Project Summary PD/PI: Laura B. Duvall PhD
Mosquitoes are obligate blood-feeders that pose increasing threats to global public health by
spreading diseases, including Zika and malaria, among humans. Innate behaviors, including
blood-feeding and mating, play key roles in vector biology and undergo dramatic changes
influenced by environmental factors and internal state but we know little about the physiological
changes underlying the behavioral readout. Our work focuses on understanding how
neuropeptides regulate organismal physiology in mosquitoes. Specifically, how these peptides
influence blood-feeding and utilization and post-mating responses.
After a full meal of blood, female mosquitoes suppress their drive to bite humans for several
days until they have matured and laid eggs. Behavioral suppression consists of several phases
that are influenced by fluid regulation, nutrient sensing and satiety, and egg development.
Although it is clear that these pathways influence each other, exactly how these individual
components combine to produce the full expression of behavioral suppression remains
unknown. We will use a combination of pharmacological and genetic techniques to ask how
these pathways interact with each other on a signaling level as well as an anatomical level.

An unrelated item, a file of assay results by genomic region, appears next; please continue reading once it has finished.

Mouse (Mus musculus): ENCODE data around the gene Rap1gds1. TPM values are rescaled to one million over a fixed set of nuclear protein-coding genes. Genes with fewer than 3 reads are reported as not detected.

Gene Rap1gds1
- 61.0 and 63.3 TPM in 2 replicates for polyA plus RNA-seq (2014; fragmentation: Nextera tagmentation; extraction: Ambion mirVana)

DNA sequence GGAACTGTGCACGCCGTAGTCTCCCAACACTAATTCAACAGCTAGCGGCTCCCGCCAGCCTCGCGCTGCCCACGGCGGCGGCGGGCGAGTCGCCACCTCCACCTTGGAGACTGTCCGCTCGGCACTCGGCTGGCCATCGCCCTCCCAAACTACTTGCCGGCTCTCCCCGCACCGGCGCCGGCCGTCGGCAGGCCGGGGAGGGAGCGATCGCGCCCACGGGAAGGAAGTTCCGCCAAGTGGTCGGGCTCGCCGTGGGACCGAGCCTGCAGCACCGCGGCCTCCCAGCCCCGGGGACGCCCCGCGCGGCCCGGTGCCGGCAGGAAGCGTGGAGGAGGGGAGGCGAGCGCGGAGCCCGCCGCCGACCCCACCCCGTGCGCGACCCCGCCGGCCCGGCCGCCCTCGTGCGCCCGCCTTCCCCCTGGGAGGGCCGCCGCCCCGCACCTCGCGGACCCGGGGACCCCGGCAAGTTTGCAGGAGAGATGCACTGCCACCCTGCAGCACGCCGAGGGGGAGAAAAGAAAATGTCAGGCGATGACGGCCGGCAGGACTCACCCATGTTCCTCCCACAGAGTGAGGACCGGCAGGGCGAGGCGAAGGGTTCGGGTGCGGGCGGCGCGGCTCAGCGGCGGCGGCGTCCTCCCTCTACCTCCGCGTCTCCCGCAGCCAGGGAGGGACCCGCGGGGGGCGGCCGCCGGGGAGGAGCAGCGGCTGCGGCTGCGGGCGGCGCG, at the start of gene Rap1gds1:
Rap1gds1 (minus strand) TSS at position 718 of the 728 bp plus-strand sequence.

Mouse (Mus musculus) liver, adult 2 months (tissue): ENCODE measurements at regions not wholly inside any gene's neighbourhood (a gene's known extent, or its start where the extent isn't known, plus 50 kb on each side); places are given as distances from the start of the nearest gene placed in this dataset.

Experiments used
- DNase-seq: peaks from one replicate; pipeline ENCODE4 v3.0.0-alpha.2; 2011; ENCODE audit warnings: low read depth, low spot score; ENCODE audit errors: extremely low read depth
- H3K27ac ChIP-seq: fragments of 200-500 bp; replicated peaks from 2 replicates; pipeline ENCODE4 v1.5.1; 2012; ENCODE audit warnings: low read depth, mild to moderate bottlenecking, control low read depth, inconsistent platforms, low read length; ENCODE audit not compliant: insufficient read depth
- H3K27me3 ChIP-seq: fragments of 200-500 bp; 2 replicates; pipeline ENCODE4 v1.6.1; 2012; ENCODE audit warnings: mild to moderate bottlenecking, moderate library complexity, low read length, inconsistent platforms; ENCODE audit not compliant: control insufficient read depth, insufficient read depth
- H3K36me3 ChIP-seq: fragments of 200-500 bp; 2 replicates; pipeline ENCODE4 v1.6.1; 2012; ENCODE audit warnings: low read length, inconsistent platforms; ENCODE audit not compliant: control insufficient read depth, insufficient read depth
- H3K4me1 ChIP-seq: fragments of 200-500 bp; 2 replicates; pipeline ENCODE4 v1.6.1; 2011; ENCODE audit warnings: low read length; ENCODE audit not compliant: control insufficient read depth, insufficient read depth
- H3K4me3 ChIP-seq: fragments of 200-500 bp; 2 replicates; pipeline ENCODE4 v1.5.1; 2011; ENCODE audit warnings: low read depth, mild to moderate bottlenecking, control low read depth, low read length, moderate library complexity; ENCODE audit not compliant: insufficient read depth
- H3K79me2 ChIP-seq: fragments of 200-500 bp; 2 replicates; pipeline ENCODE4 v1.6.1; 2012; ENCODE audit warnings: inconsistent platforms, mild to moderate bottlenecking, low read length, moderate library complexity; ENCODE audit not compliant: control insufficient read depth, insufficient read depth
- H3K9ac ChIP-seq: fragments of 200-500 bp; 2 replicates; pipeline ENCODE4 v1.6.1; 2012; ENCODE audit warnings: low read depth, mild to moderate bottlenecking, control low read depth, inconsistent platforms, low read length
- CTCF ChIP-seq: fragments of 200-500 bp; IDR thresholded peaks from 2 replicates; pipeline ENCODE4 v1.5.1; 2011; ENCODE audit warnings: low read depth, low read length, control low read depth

Female mating responses are strongly regulated by peptide signals transferred from males to
females. These signals prevent the female from accepting subsequent mates, ensuring the first
male fathers all of her offspring, and allow her to allocate nutritional resources for reproduction.
Using high-throughput cell-based screening techniques to pair ligands with receptors we will
identify key receptors in the female that mediate post-mating responses and find small molecule
drugs that act on them. We will map the anatomy that underlies post-mating responses using
cutting-edge genetic techniques that enable us to label and manipulate the cells that express
These findings will increase our mechanistic understanding of how neuropeptide signaling acts
on anatomical circuits to modulate chemosensory perception and motivated behavior.
Additionally, these results will provide the basis for innovative approaches to mosquito control
since receptors that affect mating and biting could be “weaponized” against mosquitoes to
disrupt these behaviors. Directly targeting behaviors that contribute to the spread of diseases
offers an effective vector control solution by preventing transmission of all of the pathogens
carried by these animals.